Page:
No country can be ignored now

  • New brands will emerge as business and technology develops
  • Smaller and start-up companies will require innovative, commercial advice
  • Emerging markets will be key – both for protecting existing brands and for new clients

With large brand owners tightening budgets and making more use of automation, a key source of revenue for trademark practitioners will change. Big clients will not disappear – as we will see below, they will still seek commercial and strategic advice – but the routine work involved in monitoring and filing trademark applications will decline. Of course, this is a reality that practitioners in many jurisdictions have already had to face. Notably, the growth of the EU trademark has cut down on duplication of search and filing work in EU member states and forced many European trademark attorneys to switch focus.

One area where trademark practitioners are sure to be in demand is advising newly launched companies. Consider the following global brands: Airbnb, Instagram, Fitbit, WhatsApp, Uber. None of them existed 10 years ago, but all are now famous worldwide and are worth billions of dollars. Many similar new brands will emerge in the coming decade, as technology allows the creation of new businesses while the Internet and social media make it possible to build global brands quickly using innovative marketing. Working with such companies provides huge opportunities for trademark attorneys, but there are two key challenges: identifying the next big brands before it is too late; and advising on the particular challenges that new brands face, especially in new technologies.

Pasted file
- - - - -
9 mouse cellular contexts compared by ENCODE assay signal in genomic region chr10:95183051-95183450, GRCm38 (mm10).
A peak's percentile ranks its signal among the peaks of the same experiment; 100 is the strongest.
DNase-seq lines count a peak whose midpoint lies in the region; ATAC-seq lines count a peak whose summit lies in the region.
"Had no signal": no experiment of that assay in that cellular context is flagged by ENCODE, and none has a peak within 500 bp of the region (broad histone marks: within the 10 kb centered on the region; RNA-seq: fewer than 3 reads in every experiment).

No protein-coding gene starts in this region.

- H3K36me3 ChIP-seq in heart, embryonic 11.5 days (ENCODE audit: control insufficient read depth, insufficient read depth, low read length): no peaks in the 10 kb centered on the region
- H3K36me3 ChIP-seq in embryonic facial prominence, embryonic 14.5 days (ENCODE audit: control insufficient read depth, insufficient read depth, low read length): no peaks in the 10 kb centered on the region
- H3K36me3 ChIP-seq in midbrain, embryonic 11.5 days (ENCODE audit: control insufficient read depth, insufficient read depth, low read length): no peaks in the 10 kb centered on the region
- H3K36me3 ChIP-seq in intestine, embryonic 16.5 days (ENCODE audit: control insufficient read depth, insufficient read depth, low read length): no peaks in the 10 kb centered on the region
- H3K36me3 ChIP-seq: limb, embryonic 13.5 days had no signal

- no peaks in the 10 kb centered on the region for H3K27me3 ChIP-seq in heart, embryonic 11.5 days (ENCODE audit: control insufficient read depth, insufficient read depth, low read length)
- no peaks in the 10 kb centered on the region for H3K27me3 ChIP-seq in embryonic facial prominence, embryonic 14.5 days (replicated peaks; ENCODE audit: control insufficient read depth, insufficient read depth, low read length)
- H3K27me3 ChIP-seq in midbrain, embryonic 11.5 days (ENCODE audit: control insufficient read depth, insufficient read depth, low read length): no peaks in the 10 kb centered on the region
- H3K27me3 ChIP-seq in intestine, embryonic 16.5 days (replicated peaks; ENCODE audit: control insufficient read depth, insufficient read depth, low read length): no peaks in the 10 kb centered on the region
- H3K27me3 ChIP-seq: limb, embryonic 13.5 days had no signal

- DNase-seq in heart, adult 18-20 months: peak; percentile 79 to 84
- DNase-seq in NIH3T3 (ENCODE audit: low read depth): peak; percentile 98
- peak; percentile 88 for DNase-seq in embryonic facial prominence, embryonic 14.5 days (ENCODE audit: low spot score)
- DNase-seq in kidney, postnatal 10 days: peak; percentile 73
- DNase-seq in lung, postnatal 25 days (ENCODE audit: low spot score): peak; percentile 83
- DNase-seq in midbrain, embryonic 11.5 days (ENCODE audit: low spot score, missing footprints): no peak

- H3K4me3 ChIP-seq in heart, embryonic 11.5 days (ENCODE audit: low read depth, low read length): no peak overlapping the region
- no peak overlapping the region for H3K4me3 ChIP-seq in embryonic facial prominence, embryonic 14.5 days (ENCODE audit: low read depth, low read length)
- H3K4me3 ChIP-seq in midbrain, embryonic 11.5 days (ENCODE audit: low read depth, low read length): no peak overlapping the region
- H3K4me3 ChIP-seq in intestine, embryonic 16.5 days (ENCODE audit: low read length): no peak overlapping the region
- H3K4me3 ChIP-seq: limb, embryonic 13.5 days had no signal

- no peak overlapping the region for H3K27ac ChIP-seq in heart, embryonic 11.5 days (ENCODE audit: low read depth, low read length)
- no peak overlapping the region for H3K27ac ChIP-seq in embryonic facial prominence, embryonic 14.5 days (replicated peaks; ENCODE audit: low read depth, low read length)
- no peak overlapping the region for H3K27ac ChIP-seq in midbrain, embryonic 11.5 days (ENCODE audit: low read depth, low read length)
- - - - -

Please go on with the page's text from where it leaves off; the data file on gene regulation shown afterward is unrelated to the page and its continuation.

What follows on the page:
Meeting the first challenge requires being alert to new business models and emerging technologies. Contacts with investment firms and universities may help, and trademark practitioners may be able to learn from their patent colleagues in this respect. But it also means taking risks – both in identifying potential clients and tailoring services and rates to meet their needs. The second challenge will need trademark practitioners to move beyond trademarks to advise on all aspects of brand protection, particularly online and in new technologies.

The other characteristic of many emerging clients over the next few years is that they will not come from Europe or the United States, but from emerging markets such as China. Western law firms that do not already have the capacity to advise such clients, including in local languages where relevant, will be at a disadvantage. Conversely, clients will also need advice on expansion into new markets. As they seek to develop their brands, more and more companies will want to secure trademarks and fight counterfeits in emerging areas such as Africa, Southeast Asia and Latin America and will look to external counsel for guidance. “You can’t ignore anywhere on earth now. You have to file everywhere,” says one US-based trademark lawyer.

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